• Radical inguinal orchiectomy: Rather than doing a biopsy of the testes, which can trigger cancer spread, doctors almost always do what’s called a radical inguinal orchiectomy for testicular cancer. It's called "radical" because it removes the spermatic cord along with the testicle and tumor. The cord has blood and lymph vessels that could let the cancer spread to other parts of the body. A radical inguinal orchiectomy involves removing the testicles and spermatic cord through a cut in the groin area.

A simple orchiectomy takes about 30 minutes, while a radical inguinal orchiectomy can take about an hour. After surgery, you will be taken to a recovery area and monitored as you wake from anesthesia. You will probably be able to go home the same day, provided someone drives you home. But, in some cases, you may have to stay in the hospital for a night or two. 

You’ll probably feel fine within a few days after surgery, but you won’t be fully recovered for several weeks. During that time, you’ll have a follow-up visit with your doctor. You’ll also need to follow your doctor’s orders, which may include wearing a support garment and keeping the surgical site clean and covered with gauze for the first day or two after surgery. You’ll also need to avoid physical activity for a few weeks, like sports, lifting heavy objects, and sex. 

You can manage post-surgery pain and tenderness with over-the-counter (OTC) acetaminophen or nonsteroidal anti-inflammatory drugs (NSAIDs). You can also apply ice packs to your groin for the first couple of days.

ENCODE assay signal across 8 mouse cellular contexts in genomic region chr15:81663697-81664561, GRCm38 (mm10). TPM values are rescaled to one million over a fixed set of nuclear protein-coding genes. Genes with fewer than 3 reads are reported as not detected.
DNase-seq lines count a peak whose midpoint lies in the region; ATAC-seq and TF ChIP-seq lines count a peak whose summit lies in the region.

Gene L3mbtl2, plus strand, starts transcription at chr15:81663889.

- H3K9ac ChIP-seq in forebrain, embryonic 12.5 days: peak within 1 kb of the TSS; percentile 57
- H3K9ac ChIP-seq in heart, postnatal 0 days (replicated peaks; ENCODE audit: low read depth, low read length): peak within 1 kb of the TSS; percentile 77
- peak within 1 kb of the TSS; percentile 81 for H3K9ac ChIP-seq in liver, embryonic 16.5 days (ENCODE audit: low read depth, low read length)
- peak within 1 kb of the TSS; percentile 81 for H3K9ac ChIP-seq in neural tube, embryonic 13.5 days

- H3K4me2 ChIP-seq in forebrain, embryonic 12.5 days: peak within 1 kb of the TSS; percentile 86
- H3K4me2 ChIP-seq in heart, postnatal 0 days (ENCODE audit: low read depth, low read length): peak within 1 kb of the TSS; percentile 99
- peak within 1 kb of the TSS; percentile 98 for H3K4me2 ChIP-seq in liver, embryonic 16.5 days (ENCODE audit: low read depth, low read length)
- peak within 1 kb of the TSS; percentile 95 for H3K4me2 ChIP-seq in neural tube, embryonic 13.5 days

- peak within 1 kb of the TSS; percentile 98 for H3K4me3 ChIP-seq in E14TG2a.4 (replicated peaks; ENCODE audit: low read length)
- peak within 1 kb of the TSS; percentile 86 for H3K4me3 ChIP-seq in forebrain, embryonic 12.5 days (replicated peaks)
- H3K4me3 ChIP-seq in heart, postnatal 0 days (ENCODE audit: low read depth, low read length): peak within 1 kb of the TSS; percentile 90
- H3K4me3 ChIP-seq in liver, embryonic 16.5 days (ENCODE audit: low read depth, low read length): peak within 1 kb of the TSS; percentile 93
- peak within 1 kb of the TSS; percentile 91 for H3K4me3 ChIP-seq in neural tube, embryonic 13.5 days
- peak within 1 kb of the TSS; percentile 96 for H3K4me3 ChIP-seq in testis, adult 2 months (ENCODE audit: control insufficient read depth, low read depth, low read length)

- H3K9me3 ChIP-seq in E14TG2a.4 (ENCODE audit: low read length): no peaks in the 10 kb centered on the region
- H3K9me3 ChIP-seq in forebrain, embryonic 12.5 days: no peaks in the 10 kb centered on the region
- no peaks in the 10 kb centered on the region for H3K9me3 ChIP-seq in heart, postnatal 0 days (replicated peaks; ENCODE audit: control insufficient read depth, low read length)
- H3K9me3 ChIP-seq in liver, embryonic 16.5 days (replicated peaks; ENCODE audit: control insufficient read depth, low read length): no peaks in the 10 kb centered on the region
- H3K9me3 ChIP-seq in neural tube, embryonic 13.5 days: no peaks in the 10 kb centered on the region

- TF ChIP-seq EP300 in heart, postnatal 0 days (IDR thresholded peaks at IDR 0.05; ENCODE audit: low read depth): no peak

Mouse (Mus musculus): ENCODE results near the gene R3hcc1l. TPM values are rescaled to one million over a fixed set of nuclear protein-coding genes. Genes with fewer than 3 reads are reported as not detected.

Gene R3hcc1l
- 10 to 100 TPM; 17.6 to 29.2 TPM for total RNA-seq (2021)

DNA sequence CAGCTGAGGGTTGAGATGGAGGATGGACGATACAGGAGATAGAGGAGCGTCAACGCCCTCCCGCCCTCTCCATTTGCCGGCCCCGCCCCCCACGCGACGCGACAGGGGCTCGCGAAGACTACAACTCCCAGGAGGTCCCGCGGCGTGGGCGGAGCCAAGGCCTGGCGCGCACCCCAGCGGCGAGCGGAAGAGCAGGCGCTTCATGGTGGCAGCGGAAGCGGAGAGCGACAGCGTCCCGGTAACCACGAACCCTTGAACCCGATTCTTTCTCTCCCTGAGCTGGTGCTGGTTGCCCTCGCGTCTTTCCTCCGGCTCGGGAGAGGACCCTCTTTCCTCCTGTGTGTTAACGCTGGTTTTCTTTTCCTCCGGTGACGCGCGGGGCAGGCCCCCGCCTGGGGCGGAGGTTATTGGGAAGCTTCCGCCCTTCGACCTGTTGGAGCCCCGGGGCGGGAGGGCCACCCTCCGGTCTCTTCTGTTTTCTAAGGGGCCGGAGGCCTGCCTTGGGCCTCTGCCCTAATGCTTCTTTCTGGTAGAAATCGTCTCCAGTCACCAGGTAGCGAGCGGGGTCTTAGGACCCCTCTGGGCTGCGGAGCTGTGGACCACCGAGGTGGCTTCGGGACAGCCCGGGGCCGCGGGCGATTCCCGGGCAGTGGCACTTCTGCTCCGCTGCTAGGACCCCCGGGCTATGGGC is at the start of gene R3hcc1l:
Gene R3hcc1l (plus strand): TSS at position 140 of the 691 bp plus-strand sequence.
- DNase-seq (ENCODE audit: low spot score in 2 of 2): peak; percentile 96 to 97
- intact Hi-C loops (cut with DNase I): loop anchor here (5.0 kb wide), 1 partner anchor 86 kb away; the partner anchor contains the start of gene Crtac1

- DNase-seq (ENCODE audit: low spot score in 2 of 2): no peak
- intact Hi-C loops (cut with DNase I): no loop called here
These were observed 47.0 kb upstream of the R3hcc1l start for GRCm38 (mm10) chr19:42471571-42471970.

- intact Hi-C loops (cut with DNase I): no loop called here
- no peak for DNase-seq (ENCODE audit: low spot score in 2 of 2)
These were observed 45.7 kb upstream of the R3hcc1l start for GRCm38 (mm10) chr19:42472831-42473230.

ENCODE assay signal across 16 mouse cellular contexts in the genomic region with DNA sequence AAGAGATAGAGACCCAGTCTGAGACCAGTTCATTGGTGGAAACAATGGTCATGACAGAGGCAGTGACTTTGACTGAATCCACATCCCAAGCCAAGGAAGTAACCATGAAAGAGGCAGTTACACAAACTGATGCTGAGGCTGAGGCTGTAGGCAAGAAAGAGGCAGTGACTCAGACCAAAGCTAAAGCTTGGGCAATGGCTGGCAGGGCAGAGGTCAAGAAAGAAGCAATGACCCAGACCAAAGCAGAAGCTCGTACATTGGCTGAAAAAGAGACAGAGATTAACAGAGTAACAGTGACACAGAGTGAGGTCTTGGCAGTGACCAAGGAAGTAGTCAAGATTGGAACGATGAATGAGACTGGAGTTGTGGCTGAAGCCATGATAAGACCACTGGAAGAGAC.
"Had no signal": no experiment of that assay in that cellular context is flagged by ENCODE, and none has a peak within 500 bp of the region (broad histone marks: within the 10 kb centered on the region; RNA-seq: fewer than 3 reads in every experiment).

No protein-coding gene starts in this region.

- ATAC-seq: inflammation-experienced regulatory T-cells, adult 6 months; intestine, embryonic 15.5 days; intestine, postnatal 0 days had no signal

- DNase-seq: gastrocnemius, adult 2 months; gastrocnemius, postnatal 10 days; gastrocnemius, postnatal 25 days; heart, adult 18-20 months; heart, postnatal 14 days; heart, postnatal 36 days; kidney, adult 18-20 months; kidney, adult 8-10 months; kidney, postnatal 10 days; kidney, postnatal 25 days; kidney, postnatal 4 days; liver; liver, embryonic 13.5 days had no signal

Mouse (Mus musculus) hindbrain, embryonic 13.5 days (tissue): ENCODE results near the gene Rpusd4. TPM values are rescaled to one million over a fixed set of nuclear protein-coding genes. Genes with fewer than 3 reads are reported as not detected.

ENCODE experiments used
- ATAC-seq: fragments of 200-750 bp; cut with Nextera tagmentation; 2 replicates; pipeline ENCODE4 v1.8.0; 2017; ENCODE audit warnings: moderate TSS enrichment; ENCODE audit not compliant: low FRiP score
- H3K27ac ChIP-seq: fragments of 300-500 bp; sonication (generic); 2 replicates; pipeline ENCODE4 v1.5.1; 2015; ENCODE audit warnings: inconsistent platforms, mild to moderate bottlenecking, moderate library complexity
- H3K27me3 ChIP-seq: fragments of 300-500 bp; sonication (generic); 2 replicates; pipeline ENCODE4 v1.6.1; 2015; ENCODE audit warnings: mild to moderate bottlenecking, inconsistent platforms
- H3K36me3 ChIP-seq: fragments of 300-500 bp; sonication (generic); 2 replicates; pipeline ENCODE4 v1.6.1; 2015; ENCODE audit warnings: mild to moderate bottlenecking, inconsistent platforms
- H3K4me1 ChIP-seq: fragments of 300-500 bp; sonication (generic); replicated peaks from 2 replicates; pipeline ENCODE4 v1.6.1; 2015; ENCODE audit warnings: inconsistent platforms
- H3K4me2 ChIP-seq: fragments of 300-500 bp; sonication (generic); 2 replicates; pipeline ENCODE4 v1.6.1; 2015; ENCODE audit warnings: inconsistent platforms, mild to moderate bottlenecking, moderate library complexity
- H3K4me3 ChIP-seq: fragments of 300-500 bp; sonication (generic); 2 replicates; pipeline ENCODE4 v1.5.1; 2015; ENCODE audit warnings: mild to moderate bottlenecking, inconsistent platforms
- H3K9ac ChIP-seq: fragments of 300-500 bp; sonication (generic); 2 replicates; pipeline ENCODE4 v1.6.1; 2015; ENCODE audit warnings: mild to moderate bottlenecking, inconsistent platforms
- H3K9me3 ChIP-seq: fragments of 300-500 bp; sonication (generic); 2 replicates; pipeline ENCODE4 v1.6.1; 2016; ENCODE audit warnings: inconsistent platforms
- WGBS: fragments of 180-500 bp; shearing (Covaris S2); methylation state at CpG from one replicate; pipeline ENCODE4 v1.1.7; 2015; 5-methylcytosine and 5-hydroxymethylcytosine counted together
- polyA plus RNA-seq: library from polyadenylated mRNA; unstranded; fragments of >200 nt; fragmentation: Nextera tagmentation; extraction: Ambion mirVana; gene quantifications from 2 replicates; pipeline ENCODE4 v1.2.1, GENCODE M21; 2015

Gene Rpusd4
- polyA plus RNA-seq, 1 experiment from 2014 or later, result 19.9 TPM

Orchiectomy can offer several benefits, such as:

  • Effectively diagnose and remove testicular tumors
  • May eliminate the need for chemotherapy or radiation therapy
  • May cause prostate shrinkage
  • Can lower testosterone levels to treat prostate and male breast cancers, or reduce or eliminate the need for hormone therapy if you are a transgender or nonbinary patient. Although the risk is rare, long-term estrogen therapy can cause health problems such as blood clots. 

As with any surgery, an orchiectomy comes with risks, such as bleeding, infection, blood clots, and reaction to anesthesia. Some orchiectomy side effects are caused by the drop in testosterone. These may include:

  • Low sex drive
  • Sexual or erectile dysfunction
  • Depression
  • Loss of muscle mass
  • Osteoporosis
  • Hot flashes
  • Weight gain
  • Mood swings
  • Loss of feeling in the groin

These dos and don’ts after surgery will help you heal:

  • Keep an ice pack or cold compress on your scrotum to ease swelling. It should get better in a few days. Don't keep the ice on for more than 15 minutes at a time.
  • Your surgeon probably will suggest you wear a jockstrap or snug underwear for a few days to help with swelling, too.
  • Take pain medicine as prescribed. Don't drive until you've stopped taking medicine and your doctor says it's OK.
  • Your doctor will tell you when you can shower. You'll have to skip baths and swimming until the cut made during surgery heals.